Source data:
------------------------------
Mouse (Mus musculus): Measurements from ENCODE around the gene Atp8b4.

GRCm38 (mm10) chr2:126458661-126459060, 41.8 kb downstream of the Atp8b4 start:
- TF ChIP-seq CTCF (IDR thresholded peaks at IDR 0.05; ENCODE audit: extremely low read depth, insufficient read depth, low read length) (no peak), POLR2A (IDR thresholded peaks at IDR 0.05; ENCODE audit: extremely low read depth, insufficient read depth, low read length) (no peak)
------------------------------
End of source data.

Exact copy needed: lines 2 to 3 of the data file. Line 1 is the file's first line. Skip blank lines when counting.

GRCm38 (mm10) chr2:126458661-126459060, 41.8 kb downstream of the Atp8b4 start:
- TF ChIP-seq CTCF (IDR thresholded peaks at IDR 0.05; ENCODE audit: extremely low read depth, insufficient read depth, low read length) (no peak), POLR2A (IDR thresholded peaks at IDR 0.05; ENCODE audit: extremely low read depth, insufficient read depth, low read length) (no peak)